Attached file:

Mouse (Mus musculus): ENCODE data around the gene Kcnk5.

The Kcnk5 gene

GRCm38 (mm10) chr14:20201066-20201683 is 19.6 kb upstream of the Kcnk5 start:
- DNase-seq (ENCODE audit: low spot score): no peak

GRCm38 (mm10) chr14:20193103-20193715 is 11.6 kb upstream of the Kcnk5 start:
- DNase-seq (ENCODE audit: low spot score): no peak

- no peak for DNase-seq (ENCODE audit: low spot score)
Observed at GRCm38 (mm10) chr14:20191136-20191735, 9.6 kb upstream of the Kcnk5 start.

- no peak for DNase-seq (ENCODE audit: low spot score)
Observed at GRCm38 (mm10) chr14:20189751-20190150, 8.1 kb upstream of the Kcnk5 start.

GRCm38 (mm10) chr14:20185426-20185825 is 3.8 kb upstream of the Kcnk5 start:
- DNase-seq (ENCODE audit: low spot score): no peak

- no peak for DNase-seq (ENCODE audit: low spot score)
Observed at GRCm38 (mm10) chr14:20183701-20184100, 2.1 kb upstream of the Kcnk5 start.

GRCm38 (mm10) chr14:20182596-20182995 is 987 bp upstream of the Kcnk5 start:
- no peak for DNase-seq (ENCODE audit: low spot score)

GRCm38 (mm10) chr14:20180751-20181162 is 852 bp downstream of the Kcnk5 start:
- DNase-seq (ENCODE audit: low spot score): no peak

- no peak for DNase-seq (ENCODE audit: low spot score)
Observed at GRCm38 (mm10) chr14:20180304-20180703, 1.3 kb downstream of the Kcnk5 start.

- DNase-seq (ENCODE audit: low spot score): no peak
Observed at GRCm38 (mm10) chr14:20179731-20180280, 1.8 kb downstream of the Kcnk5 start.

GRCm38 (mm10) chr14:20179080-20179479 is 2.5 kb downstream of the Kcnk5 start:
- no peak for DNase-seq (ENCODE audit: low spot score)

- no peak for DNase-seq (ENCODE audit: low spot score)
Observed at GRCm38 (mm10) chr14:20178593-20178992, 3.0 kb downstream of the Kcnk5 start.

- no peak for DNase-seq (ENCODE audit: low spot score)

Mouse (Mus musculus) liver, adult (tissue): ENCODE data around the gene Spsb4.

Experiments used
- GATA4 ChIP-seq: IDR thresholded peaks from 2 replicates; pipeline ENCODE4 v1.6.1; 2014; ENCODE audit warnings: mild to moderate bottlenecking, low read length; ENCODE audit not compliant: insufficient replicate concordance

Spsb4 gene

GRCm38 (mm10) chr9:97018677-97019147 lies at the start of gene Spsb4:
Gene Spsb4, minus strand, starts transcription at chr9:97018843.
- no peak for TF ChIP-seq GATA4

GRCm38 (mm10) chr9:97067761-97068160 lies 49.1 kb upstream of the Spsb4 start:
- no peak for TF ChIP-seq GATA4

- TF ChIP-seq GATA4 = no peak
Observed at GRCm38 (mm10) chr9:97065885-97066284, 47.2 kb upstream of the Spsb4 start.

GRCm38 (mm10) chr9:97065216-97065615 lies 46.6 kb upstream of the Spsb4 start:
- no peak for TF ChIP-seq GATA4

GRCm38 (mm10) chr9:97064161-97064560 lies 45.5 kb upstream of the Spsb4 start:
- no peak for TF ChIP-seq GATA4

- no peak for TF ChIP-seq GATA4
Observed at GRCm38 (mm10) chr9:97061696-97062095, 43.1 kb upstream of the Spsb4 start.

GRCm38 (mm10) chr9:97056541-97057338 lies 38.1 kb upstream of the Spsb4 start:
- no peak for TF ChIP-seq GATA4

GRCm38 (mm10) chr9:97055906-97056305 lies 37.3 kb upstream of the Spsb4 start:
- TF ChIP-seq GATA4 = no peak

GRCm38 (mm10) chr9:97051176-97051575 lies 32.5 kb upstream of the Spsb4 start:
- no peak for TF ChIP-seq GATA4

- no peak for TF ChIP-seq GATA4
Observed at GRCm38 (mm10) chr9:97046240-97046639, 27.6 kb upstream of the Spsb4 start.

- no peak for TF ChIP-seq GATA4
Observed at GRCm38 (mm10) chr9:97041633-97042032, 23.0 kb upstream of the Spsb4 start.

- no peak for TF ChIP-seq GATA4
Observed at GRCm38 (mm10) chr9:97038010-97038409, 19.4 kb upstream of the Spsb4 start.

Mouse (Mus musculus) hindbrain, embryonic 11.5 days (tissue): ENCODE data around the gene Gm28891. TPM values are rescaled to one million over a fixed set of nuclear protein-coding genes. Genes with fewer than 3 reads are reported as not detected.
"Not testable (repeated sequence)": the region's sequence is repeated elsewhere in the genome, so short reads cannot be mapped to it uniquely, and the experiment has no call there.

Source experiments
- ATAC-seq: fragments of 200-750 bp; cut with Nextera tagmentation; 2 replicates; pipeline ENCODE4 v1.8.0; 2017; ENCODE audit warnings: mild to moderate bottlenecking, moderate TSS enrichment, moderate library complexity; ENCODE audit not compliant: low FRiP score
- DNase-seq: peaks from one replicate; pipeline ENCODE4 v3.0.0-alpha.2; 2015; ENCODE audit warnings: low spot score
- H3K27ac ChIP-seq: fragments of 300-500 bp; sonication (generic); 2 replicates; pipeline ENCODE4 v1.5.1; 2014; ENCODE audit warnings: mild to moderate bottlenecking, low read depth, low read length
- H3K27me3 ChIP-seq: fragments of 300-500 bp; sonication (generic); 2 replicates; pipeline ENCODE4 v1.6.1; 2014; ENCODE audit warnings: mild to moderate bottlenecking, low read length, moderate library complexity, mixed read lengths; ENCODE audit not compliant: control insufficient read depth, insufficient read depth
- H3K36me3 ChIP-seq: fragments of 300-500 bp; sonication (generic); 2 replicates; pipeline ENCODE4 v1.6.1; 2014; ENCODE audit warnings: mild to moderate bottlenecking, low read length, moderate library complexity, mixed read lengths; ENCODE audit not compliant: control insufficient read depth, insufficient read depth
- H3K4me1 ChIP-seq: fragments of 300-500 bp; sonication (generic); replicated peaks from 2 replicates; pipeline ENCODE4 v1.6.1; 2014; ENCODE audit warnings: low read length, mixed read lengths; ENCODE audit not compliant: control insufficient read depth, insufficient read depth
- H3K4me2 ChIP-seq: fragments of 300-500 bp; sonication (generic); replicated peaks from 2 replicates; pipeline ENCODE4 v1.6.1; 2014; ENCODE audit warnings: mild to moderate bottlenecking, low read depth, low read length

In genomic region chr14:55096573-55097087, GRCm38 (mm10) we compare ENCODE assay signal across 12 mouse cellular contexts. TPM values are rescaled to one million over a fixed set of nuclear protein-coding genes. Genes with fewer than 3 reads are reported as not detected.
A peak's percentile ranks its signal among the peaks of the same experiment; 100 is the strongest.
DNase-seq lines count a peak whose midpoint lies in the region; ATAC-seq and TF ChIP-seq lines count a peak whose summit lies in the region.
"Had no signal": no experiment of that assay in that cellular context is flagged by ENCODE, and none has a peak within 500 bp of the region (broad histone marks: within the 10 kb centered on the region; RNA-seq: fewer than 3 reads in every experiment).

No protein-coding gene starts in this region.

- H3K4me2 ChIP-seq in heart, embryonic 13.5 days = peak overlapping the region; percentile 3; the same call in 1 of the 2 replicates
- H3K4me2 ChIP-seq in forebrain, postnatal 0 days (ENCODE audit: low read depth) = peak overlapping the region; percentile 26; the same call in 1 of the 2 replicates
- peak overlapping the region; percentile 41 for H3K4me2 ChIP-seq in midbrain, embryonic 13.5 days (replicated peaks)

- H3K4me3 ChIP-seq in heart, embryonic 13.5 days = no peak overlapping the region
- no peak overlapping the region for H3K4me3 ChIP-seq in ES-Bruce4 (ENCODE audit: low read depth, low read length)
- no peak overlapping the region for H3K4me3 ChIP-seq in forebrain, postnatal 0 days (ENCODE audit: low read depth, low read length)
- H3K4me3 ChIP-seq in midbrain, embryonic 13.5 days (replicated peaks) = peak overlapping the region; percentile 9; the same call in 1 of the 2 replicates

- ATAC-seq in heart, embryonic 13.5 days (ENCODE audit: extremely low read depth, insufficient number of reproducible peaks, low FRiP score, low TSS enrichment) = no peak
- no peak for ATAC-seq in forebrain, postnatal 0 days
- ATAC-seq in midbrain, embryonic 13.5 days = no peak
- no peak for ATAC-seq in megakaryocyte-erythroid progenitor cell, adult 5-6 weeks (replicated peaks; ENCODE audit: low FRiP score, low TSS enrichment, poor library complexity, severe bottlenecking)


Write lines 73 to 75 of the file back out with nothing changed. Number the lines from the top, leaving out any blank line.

- H3K4me2 ChIP-seq in forebrain, postnatal 0 days (ENCODE audit: low read depth) = peak overlapping the region; percentile 26; the same call in 1 of the 2 replicates
- peak overlapping the region; percentile 41 for H3K4me2 ChIP-seq in midbrain, embryonic 13.5 days (replicated peaks)

- H3K4me3 ChIP-seq in heart, embryonic 13.5 days = no peak overlapping the region